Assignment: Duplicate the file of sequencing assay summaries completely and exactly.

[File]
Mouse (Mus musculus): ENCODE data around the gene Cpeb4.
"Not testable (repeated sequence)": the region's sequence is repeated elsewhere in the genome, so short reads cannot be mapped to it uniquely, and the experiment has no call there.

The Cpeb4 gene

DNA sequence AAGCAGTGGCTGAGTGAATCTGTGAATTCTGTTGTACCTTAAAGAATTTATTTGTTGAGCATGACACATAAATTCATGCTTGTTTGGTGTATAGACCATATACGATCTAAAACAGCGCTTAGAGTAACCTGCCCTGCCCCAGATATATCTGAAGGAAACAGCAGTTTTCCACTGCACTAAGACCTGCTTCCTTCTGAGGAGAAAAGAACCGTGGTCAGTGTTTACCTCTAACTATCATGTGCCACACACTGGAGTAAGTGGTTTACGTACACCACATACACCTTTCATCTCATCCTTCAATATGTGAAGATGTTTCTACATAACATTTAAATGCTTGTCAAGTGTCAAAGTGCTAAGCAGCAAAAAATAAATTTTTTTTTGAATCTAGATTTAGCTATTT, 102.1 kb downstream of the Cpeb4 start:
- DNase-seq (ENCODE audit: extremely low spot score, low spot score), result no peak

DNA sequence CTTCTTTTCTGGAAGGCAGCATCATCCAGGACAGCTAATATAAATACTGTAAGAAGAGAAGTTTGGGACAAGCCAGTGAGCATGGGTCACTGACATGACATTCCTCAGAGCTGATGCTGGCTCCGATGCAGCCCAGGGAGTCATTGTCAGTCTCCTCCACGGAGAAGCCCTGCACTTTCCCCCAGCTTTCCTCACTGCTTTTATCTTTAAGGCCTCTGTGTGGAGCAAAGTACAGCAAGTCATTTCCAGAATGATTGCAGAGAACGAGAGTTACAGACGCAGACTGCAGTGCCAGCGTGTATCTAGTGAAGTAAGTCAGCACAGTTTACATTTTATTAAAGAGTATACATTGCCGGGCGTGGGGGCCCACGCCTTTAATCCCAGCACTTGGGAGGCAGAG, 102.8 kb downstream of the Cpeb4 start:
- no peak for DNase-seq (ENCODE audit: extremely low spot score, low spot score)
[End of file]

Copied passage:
Mouse (Mus musculus): ENCODE data around the gene Cpeb4.
"Not testable (repeated sequence)": the region's sequence is repeated elsewhere in the genome, so short reads cannot be mapped to it uniquely, and the experiment has no call there.

The Cpeb4 gene

DNA sequence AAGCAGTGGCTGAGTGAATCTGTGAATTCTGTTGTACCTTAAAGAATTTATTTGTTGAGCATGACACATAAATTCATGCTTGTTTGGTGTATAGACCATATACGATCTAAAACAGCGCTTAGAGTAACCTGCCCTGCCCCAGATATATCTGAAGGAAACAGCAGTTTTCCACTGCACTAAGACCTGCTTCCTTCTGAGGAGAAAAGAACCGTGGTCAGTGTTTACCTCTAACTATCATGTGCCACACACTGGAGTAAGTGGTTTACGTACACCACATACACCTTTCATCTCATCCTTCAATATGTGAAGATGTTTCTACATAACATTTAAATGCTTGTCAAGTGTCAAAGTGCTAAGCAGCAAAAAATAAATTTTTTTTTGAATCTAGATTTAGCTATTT, 102.1 kb downstream of the Cpeb4 start:
- DNase-seq (ENCODE audit: extremely low spot score, low spot score), result no peak

DNA sequence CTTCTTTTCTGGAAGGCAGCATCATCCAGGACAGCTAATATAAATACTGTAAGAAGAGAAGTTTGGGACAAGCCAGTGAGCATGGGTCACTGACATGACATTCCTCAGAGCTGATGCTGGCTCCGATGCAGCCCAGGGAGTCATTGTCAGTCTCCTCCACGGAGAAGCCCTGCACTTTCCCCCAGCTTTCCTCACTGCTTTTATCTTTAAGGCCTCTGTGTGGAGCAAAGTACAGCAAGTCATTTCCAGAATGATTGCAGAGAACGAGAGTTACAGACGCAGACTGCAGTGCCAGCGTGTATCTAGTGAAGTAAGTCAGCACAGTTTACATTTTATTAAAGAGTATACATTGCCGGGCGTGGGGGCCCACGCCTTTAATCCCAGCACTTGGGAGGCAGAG, 102.8 kb downstream of the Cpeb4 start:
- no peak for DNase-seq (ENCODE audit: extremely low spot score, low spot score)